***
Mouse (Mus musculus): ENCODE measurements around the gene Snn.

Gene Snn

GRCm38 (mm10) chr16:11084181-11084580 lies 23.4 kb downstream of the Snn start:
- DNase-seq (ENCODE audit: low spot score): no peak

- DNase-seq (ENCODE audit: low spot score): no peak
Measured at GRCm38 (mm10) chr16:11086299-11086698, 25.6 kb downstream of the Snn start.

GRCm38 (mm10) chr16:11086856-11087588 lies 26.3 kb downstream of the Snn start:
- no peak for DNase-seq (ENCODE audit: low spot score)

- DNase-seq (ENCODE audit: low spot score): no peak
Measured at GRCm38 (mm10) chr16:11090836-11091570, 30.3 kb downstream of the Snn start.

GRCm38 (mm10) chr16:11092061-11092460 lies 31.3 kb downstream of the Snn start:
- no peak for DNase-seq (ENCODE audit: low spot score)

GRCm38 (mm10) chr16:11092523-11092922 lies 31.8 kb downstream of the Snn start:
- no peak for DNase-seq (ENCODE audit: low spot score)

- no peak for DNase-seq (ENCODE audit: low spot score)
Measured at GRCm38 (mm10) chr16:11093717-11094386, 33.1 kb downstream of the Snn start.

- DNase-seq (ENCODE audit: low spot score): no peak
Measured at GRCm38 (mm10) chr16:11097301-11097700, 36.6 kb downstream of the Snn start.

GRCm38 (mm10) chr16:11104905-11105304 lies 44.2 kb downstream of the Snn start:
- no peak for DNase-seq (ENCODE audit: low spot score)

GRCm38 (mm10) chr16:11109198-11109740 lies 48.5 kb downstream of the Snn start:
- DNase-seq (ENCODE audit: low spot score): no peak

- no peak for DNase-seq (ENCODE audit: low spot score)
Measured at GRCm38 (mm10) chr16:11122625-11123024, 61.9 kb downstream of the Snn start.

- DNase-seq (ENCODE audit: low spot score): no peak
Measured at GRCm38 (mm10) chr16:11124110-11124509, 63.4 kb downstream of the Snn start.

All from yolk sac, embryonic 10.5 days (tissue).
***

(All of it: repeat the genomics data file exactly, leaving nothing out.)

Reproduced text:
Mouse (Mus musculus): ENCODE measurements around the gene Snn.

Gene Snn

GRCm38 (mm10) chr16:11084181-11084580 lies 23.4 kb downstream of the Snn start:
- DNase-seq (ENCODE audit: low spot score): no peak

- DNase-seq (ENCODE audit: low spot score): no peak
Measured at GRCm38 (mm10) chr16:11086299-11086698, 25.6 kb downstream of the Snn start.

GRCm38 (mm10) chr16:11086856-11087588 lies 26.3 kb downstream of the Snn start:
- no peak for DNase-seq (ENCODE audit: low spot score)

- DNase-seq (ENCODE audit: low spot score): no peak
Measured at GRCm38 (mm10) chr16:11090836-11091570, 30.3 kb downstream of the Snn start.

GRCm38 (mm10) chr16:11092061-11092460 lies 31.3 kb downstream of the Snn start:
- no peak for DNase-seq (ENCODE audit: low spot score)

GRCm38 (mm10) chr16:11092523-11092922 lies 31.8 kb downstream of the Snn start:
- no peak for DNase-seq (ENCODE audit: low spot score)

- no peak for DNase-seq (ENCODE audit: low spot score)
Measured at GRCm38 (mm10) chr16:11093717-11094386, 33.1 kb downstream of the Snn start.

- DNase-seq (ENCODE audit: low spot score): no peak
Measured at GRCm38 (mm10) chr16:11097301-11097700, 36.6 kb downstream of the Snn start.

GRCm38 (mm10) chr16:11104905-11105304 lies 44.2 kb downstream of the Snn start:
- no peak for DNase-seq (ENCODE audit: low spot score)

GRCm38 (mm10) chr16:11109198-11109740 lies 48.5 kb downstream of the Snn start:
- DNase-seq (ENCODE audit: low spot score): no peak

- no peak for DNase-seq (ENCODE audit: low spot score)
Measured at GRCm38 (mm10) chr16:11122625-11123024, 61.9 kb downstream of the Snn start.

- DNase-seq (ENCODE audit: low spot score): no peak
Measured at GRCm38 (mm10) chr16:11124110-11124509, 63.4 kb downstream of the Snn start.

All from yolk sac, embryonic 10.5 days (tissue).